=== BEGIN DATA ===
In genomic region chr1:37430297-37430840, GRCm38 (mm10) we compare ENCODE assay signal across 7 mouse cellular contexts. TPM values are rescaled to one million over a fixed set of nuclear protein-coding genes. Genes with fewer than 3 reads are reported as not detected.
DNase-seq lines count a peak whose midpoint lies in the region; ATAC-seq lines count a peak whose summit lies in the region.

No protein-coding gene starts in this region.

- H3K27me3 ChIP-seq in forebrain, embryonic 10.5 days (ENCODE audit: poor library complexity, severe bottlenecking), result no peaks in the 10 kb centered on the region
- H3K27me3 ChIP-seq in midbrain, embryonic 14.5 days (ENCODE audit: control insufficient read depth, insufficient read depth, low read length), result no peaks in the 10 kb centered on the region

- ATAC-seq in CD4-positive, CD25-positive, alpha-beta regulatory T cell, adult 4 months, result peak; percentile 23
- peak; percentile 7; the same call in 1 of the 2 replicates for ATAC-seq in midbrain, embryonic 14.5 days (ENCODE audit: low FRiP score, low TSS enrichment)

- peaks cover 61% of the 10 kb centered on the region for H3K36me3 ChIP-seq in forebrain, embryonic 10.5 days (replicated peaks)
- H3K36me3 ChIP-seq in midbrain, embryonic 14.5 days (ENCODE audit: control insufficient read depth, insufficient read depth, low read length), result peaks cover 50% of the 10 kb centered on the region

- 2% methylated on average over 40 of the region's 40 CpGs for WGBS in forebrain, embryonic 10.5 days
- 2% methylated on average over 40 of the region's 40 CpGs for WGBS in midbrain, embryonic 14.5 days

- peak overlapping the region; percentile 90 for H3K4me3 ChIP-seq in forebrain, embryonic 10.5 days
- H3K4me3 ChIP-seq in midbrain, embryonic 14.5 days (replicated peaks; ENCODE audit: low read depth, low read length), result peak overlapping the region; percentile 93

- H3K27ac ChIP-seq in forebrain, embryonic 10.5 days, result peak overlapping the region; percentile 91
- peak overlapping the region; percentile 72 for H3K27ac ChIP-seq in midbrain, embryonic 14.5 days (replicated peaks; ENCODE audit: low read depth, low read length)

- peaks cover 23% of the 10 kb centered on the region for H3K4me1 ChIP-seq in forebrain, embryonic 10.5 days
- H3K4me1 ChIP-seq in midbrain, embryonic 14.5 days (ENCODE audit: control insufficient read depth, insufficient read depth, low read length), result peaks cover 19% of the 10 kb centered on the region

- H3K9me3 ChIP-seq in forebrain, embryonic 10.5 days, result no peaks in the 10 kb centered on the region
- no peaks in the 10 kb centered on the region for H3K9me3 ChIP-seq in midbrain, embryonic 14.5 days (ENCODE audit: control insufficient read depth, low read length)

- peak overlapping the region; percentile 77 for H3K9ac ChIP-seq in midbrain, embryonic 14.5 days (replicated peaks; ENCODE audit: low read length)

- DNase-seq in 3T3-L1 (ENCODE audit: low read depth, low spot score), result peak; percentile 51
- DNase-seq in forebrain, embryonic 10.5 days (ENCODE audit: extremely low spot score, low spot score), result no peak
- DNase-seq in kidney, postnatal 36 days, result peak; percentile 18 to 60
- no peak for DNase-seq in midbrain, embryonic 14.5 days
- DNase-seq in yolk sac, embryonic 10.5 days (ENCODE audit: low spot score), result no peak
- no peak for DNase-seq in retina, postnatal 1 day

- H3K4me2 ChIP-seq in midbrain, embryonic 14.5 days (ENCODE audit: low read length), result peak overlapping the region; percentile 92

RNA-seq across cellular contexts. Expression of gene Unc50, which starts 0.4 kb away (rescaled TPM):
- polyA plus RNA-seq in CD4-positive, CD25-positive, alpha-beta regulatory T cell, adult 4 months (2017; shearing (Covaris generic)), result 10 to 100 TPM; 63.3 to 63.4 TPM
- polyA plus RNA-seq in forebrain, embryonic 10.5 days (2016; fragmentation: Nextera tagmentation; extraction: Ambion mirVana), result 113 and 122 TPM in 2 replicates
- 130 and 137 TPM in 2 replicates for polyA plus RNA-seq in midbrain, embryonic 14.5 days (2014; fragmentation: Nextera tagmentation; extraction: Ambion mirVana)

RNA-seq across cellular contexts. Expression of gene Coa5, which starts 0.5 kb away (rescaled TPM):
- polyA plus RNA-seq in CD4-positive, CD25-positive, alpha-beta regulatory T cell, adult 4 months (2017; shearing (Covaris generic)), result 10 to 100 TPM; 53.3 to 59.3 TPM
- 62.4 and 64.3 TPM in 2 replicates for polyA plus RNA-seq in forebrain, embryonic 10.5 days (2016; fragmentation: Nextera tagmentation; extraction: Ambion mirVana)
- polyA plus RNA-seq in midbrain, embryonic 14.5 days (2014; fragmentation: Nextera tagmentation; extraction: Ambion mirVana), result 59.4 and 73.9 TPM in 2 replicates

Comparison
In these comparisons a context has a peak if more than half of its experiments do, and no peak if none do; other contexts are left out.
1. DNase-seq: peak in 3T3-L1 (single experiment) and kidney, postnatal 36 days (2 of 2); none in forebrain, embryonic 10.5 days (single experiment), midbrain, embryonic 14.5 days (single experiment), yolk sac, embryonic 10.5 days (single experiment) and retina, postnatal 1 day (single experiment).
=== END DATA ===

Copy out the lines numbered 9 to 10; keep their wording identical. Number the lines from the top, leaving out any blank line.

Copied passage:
- H3K36me3 ChIP-seq in midbrain, embryonic 14.5 days (ENCODE audit: control insufficient read depth, insufficient read depth, low read length), result peaks cover 50% of the 10 kb centered on the region

- 2% methylated on average over 40 of the region's 40 CpGs for WGBS in forebrain, embryonic 10.5 days